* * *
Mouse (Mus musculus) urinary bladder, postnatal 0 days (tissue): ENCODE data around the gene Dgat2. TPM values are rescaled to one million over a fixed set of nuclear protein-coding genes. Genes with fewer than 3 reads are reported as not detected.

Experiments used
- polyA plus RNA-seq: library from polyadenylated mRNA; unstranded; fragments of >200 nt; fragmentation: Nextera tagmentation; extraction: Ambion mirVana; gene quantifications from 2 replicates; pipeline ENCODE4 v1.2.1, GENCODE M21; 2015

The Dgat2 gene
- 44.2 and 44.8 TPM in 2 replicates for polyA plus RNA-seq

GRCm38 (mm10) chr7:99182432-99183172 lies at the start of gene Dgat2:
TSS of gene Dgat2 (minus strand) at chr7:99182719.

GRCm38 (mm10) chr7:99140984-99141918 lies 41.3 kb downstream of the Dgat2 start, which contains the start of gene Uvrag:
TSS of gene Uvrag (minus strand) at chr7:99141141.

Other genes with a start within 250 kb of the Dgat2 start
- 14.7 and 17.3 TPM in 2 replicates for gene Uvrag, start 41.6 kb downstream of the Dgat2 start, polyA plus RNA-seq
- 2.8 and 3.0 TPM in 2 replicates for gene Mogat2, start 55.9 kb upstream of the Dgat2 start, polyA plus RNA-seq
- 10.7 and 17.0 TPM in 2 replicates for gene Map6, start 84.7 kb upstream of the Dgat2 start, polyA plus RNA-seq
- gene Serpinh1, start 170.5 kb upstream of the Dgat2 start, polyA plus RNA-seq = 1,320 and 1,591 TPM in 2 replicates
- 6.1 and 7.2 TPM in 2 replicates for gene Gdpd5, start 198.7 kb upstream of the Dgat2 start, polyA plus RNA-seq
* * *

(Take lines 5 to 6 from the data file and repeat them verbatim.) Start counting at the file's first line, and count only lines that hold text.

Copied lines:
- 44.2 and 44.8 TPM in 2 replicates for polyA plus RNA-seq

GRCm38 (mm10) chr7:99182432-99183172 lies at the start of gene Dgat2: